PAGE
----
Smoking May Be Tied to Higher Risk of Dementia
Men who smoke have an elevated risk of dementia, according to a new analysis of nationwide health claims from South Korea.
Compared with continual smokers, long-term quitters had a 14 percent lower risk of dementia, while men who had never smoked had a 19 percent lower risk, according to the analysis, which was published in the Annals of Clinical and Translational Neurology.
The analysis also found that men who had never smoked had an 18 percent decreased risk of Alzheimer’s disease, compared with continual smokers.
The research also found that long-term quitters had a 32 percent decreased risk of vascular dementia compared to continual smokers, while men who had never smoked had a 29 percent decreased risk.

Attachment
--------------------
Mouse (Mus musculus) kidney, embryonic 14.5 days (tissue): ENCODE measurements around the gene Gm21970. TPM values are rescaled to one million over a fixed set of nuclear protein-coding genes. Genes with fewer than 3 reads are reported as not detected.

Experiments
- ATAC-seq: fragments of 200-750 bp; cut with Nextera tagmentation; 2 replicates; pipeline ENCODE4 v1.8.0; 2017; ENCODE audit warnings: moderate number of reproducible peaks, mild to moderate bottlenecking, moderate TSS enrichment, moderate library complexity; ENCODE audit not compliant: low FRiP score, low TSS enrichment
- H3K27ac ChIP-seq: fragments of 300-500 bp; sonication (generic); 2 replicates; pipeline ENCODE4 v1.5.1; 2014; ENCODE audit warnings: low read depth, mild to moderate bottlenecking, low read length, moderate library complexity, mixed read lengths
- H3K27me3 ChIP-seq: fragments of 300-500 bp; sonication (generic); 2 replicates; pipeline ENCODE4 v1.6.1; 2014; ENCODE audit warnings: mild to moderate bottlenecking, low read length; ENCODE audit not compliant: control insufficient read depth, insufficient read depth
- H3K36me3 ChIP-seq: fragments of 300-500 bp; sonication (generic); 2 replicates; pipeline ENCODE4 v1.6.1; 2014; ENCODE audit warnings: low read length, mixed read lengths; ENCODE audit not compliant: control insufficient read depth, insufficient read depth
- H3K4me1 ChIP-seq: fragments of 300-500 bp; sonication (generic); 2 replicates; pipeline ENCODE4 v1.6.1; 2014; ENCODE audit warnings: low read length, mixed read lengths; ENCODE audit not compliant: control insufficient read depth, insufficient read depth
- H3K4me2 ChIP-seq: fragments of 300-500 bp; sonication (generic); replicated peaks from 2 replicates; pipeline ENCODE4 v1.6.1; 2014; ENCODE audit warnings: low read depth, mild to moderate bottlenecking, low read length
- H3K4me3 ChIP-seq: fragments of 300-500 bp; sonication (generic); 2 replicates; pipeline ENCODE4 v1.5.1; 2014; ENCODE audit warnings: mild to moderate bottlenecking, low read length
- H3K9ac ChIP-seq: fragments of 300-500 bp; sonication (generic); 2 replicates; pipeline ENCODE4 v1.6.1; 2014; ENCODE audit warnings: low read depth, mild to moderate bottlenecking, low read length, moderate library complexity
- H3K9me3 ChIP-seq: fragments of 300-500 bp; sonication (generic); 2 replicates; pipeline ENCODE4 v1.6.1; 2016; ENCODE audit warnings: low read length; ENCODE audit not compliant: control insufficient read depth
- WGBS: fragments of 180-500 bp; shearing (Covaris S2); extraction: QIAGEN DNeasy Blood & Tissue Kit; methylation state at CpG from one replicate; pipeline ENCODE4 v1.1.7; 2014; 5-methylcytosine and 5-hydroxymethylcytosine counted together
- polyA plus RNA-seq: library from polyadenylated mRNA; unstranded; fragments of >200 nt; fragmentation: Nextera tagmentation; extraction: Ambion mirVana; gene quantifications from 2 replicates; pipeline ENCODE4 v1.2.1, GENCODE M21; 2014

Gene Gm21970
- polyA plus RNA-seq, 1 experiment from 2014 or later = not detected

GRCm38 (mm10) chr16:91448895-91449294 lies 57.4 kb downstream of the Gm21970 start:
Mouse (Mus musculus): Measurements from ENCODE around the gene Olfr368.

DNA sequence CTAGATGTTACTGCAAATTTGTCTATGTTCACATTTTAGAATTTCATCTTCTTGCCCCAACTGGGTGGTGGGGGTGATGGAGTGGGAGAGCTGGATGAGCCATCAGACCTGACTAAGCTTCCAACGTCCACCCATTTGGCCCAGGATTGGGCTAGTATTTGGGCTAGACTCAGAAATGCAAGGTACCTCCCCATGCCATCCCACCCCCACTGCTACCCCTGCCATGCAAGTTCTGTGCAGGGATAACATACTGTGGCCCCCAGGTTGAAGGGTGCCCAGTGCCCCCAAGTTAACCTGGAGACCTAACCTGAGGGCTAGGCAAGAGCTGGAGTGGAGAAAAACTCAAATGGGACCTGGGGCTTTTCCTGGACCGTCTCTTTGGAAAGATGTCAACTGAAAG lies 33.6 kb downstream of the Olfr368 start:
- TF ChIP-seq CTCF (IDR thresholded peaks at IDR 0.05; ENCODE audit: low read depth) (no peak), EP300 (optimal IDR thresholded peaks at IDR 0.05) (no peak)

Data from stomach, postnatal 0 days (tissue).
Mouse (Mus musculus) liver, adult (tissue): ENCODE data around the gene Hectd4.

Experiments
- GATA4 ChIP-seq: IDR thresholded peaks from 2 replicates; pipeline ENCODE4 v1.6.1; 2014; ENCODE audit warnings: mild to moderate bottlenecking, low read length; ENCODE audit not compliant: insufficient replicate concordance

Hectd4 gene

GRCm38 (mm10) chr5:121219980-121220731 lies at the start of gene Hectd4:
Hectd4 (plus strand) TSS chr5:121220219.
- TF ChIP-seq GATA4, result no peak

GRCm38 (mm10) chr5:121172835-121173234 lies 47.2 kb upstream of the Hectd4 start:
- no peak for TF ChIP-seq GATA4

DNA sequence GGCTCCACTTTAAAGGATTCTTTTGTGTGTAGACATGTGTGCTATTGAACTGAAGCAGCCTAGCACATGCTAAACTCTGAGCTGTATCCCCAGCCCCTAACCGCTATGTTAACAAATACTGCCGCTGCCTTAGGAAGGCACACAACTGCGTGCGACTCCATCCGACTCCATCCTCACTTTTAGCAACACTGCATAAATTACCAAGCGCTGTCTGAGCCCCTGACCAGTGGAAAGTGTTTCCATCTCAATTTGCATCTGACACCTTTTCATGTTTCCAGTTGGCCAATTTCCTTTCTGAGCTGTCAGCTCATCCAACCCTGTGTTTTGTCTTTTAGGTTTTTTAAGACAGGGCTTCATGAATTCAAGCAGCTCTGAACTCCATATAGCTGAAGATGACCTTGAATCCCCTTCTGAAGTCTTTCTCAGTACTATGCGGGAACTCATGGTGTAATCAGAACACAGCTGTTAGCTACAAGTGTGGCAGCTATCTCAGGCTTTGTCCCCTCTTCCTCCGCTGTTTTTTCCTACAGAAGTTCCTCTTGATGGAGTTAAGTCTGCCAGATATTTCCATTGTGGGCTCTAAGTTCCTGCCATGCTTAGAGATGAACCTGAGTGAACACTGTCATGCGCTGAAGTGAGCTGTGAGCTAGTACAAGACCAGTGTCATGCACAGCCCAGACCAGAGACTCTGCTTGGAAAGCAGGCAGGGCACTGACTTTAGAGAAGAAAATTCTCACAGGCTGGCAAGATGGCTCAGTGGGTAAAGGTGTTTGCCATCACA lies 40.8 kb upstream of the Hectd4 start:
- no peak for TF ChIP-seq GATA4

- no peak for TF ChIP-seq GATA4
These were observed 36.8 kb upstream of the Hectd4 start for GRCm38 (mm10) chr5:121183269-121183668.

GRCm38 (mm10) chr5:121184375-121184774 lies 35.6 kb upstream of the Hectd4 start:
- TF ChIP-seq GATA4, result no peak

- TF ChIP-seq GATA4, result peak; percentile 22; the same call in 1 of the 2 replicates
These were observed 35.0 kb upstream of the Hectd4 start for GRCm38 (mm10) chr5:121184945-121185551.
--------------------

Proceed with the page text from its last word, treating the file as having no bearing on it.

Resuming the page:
The study included 46,140 men aged 60 years or older from a Korean health screening program from 2002 to 2013.
“Smoking cessation was clearly linked with a reduced dementia risk in the long term, indicating that smokers should be encouraged to quit in order to benefit from this decreased risk,” said senior author Dr. Sang Min Park of Seoul National University in South Korea.
Wood, J. (2018). Smoking May Be Tied to Higher Risk of Dementia. Psych Central. Retrieved on December 1, 2020, from https://psychcentral.com/news/2018/09/08/smoking-may-be-tied-to-higher-risk-of-dementia/138541.html